Danish Oil is a great oil-based finish. But sometimes, woodworkers and DIYers do not have the patience to wait for the long curing time. To speed up drying time, Japan drier is often resorted to. But you may ask, can Danish oil and Japan drier work well together?
Below is a discussion about the workability of Japan drier and Danish oil.
This article gives practical knowledge of Japan drier and Danish oil, answers whether they can work well together, and lists some helpful tips to ensure the effectiveness of Japan drier and Danish oil.
Japan Drier and Danish Oil
Understanding Japan Drier and Danish Oil will give you a practical familiarity with how they work and why they work well. First, what is Japan Drier?
Japan drier is a unique mixture of free drying agents that are free of lead, which speeds oil-based finishes.
The product is amazing because it quickens the drying time between coats of finishes regardless of the prevailing weather conditions. It is essentially a metallic salt that aids the chemical linking of the molecules.
It does this by functioning as a trigger. Many times, the metallic salt used is cobalt salt. Other times, it may be cobalt linoleate or cobalt naphthenate. It is usually added to the oil-based finish like Danish oil to quicken the curing process of the finish.
It is usually a mix of 97% Naphtha and 3% cobalt salt. Japan drier comes in handy because the longer a finished surface stays wet, the more likely it is to get dirt, dust, and debris stuck on its surface.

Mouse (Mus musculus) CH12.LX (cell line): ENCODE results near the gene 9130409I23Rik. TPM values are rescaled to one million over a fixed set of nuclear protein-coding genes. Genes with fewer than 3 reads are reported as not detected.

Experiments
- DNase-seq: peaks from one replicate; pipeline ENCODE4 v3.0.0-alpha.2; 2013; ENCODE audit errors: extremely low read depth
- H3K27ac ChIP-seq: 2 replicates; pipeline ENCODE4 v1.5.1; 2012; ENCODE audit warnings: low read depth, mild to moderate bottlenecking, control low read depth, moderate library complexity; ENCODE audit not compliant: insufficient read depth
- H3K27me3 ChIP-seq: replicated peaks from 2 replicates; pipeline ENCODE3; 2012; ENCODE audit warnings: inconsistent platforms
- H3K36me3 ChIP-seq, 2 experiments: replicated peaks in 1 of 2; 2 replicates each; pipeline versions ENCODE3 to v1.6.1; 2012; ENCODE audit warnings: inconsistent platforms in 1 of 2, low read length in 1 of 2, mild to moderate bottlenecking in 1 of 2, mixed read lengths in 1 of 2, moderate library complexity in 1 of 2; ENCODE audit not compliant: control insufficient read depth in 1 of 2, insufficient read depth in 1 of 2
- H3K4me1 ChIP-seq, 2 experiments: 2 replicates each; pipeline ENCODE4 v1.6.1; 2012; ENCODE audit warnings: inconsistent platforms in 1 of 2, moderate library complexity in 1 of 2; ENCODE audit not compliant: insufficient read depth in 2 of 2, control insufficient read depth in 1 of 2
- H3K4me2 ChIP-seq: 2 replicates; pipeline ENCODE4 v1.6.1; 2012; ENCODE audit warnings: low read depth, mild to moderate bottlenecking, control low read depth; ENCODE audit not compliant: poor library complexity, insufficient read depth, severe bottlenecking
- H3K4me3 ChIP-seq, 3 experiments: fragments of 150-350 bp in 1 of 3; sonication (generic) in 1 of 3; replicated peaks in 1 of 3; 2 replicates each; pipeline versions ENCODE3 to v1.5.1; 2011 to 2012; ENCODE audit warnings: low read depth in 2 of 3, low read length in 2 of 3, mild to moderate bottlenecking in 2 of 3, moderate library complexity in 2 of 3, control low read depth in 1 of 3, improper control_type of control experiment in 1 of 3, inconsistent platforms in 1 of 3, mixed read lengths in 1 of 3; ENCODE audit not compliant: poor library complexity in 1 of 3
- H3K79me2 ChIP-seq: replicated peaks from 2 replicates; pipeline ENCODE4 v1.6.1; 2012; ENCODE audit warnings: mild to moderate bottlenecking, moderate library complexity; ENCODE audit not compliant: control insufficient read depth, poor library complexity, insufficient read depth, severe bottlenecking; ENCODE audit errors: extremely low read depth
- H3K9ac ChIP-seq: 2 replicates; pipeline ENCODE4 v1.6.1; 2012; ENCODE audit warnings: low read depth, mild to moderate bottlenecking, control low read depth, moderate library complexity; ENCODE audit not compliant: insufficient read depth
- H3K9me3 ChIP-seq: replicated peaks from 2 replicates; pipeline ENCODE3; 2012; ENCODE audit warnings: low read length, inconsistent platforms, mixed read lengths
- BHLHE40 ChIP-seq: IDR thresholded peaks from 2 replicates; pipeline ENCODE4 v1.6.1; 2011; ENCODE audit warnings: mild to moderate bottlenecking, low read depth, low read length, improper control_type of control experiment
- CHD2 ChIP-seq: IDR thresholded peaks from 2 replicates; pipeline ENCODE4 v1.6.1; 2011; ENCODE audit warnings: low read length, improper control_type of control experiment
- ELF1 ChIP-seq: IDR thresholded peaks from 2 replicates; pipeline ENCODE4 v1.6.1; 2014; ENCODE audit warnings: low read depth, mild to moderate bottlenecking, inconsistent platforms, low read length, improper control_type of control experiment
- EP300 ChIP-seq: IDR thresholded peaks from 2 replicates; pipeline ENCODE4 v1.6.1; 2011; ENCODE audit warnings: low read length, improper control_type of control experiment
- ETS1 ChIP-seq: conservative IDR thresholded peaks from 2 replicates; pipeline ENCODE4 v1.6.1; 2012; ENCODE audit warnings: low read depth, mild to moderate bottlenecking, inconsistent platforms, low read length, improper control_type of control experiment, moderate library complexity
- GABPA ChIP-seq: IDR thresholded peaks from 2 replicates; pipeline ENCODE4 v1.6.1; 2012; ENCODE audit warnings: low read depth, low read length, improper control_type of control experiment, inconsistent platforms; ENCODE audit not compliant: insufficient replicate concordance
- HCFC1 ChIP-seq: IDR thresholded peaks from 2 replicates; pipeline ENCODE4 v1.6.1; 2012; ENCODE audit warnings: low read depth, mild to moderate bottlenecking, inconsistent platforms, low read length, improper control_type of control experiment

Danish Oil is a hard drying oil usually used for wood finishing. It is generally made of boiled linseed oil or tung oil. When applied and exposed to the atmosphere, it reacts with oxygen to reach a solid form. Furniture manufacturers frequently use it to provide a hard-wearing finish for wood.
Although it is usually made of boiled linseed oil or tung oil, different manufacturers make Danish oil with their distinct formula.
However, it is a combination of oil, varnish, and thinner. This is to give the wood more protection than ordinary oil will do. The thinner may be a mineral spirit or even turpentine. The varnish in the Danish oil composition provides the wood with chemical and wear protection.
It also adds additional moisture protection while the thinner aids the absorption process into the wood rather than just sitting on the wood. Danish oil enriches the look of wood, gives it protection and a natural darker look.
Can They Work Well Together?
Oil-based finishes such as varnishes and paints typically dry by oxidation. This means that they harden by absorbing oxygen from the air. So the metallic salt, in the Japan Drier impressively increases the ability of the oil-based finish to soak up oxygen molecules from the air.
Danish Oil is an oil-based hard drying wood finish that is usually prepared with tung oil or polymerized linseed oil. So there should be no concern if you use them together.
But it would be best to use the Japan Drier in very small quantities. This is important because excessively applying the Japan drier on the oil-based finish can result in an unusual darkening of the product. Sometimes, you may find that it results in cracks.
It would also help to test that a sample sheet of a sheen level should be matched because usually, you will notice that the drier has enhanced the gleam and the gloss. If you do not, you may end up with mismatching sheen levels.
Note also that Japan driers dry fast. This means that you do not have much drying time. So you must be careful and quick with the brushes if you do not want brush marks to be visible because a reduced drying time means a reduced leveling time.